Blair GrantComment


Blair GrantComment

Blair Grant on the political context which can explain a variety of footballing problems. 

After sixteen months of infighting and constitutional bickering Belgium’s long-standing political impasse is drawing to a close. The country beats even Iraq and Cambodia in the length of time it has been without a solid government, yet the Socialist Elio di Rupo looks set to become the new Prime Minister once a deal is concluded; however like most things in Belgium, a final decision looks set to run and run.  The pressure is most certainly on with the heart of Europe even facing the prospect of a downgrade to its already shaky credit rating.

During more than 500 days of political dialogue and brinkmanship a deal is expected soon, one in which will most certainly see self-rule transferred to the francophone Wallonia regions and Dutch speaking Flanders. Di Rupo himself has said: “The Belgium of today will differ greatly from the Belgium of tomorrow”. 

It is in football where these divisions are often polarised, particularly when dealing with the identities of the Flemish and Wallonaise. However, most Belgian football fans would argue that football in the country has drawn communities together rather than apart. The importance of this cannot be overlooked, particularly given the current political friction.  

But to ignore politics in Belgian football would be naïve.  While relations with teams from other regions might be amicable, it should not detract from the inherent problems, particularly in the context of teams where supporters of Flemish and Walloon origin are of the same number. 

The Belgian football story really comes into the forefront of Belgian society in the 1960’s. A series of constitutional reforms took place, which moved the country to a disjointed political system, drawn up along cultural and linguistic lines. Many Flemish clubs changed their names from French to Dutch during this period as a direct result of these reforms.

Belgium runs along lines of an emasculated central government attempting to run smoothly with a series of community-based political parties. The analogy also applies to certain Belgian football supporters.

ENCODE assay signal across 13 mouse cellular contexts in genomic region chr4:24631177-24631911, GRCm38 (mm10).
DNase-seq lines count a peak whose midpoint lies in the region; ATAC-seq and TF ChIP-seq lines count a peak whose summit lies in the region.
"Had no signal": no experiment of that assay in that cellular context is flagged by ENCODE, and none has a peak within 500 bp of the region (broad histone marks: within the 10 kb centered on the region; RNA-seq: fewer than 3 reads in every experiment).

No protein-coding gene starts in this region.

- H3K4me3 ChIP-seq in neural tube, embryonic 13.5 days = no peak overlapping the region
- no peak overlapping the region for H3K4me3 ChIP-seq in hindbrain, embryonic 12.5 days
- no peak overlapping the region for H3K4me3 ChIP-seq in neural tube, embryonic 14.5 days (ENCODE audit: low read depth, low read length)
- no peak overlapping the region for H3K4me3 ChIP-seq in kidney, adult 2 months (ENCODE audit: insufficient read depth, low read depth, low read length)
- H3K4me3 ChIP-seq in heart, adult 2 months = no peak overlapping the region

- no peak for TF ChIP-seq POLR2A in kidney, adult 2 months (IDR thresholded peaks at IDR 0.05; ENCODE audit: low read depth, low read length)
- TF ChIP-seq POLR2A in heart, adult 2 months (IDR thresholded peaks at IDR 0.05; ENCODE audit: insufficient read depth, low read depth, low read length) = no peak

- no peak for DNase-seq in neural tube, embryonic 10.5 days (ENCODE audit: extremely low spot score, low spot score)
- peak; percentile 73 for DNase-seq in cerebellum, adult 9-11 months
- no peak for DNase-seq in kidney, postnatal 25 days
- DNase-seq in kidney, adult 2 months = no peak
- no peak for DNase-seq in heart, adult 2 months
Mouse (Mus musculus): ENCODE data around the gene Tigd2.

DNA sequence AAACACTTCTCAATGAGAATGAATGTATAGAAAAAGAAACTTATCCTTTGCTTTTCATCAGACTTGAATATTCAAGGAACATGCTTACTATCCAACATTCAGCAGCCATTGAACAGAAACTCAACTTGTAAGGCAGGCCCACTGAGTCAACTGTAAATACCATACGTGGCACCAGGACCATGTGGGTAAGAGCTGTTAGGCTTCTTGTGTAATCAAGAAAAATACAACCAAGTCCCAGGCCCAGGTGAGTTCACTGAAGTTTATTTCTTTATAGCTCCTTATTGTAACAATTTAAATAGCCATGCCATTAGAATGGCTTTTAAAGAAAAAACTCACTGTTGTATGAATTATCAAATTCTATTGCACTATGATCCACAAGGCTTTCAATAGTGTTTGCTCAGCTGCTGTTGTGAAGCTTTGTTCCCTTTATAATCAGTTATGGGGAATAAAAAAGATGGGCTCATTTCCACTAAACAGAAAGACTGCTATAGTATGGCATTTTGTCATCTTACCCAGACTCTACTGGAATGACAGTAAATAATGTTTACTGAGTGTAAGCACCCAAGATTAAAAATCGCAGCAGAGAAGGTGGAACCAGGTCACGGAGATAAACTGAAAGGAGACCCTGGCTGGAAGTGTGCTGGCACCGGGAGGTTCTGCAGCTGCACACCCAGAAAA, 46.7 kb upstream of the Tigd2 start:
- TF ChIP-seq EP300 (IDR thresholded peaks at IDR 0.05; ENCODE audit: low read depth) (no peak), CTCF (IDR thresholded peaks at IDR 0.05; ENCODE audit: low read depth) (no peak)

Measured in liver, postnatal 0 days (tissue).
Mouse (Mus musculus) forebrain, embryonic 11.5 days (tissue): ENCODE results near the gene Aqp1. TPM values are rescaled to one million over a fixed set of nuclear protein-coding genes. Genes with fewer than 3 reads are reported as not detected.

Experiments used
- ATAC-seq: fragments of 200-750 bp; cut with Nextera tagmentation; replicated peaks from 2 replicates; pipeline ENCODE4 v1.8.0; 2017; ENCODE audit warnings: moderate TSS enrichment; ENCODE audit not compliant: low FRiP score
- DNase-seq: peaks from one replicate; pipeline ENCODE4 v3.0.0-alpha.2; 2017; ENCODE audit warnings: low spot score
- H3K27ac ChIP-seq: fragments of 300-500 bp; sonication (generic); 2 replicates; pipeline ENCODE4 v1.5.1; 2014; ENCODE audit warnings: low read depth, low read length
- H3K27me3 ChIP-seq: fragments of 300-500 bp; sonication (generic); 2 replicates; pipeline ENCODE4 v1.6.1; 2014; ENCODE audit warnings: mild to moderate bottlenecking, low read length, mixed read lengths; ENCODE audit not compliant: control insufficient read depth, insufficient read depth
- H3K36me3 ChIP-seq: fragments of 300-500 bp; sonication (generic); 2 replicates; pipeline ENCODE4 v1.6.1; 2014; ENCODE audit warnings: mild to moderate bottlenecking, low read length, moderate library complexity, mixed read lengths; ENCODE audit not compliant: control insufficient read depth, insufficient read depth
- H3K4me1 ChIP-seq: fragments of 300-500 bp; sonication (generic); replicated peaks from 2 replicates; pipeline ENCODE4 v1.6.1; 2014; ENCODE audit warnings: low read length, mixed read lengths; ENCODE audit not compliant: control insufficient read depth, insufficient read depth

The supremely grounded Flemish support of Racing Genk, a club from the heartland of industrial Flanders, recently abused fans of Standard Liege, a team from the largest metropolitan region in Wallonia, with taunts of, ‘Les Wallons, c’est du caca,’ [Wallons are shit].  The chanting made clear that ideas of separation and differences were still a commonly held viewpoint.  The Belgian football federation subsequently fined the club. 

Wallonia may have seen changes in its economic role, necessitated by the recognition that it is one of the poorest regions in Western Europe, a fact not lost on the Flemish. Belgian football however has seen no sea change to its powerhouses and with the exception of Standard, the Flemish clubs (notably RSC Anderlecht, a club that has engrained Flemish roots) have long dominated the league.

Club Brugge and Royal Antwerp both attract support from a number of Flemish extremists, particularly that of the Flemish Movements associated right-wing splinter groups: Vlaams Belang, Voorpost and Nationalistische Studentenvereniging.  While these supporters are very much in the minority, it does not make their presence any less notable.

This aspect of Flemish nationalism, particularly of that which is part and parcel of the Flemish football clubs and supporters has even gone as far as the mooting of plans to change the Flemish flag, the aim of which would be to increase the feeling of unity within the country.

The flag, which is often on show at football matches - particularly that of Club Brugge - is often seen as a symbol of separation while the recent scenes of Flemish protesters, many of who were affiliated to the Flemish-based clubs of Lierse and Beerschot AC, demanding the break-up of Belgium and waving the yellow and black flags in protest at French-speaking mayors caused outrage across Wallonia.

Kris Peeters, head of the Flemish regional government, said: "Flanders stands for an open and warm society. Sadly, not everybody is convinced," in what was an impassioned plea. 

Yet Belgian society – in the main – remains tolerant and culturally flexible, albeit one in which the populace lacks a Belgian national pride and self-confidence.  It does not however, lack a national identity.  The Flemish and Walloons have more in common than they’d care to admit, as do their respective teams: the best talent being poached from the domestic league.

Belgian football has come a long way in bypassing divisions of race, language and class, even if these identifiable markers remain important.  For example, Yves Camille Désiré Leterme, a Flemish Belgian politician and leader of the Christian Democratic Party - itself aligned to right of the political spectrum - is a diehard and unwavering supporter of the predominantly Walloon supported team of Standard Liege.

If this is anything to go by then it’s the state of Belgium, not the Belgian football supporters, with an identity crisis.

To read more from Blair, visit A Place in the Stand and follow him on Twitter, @mightjustget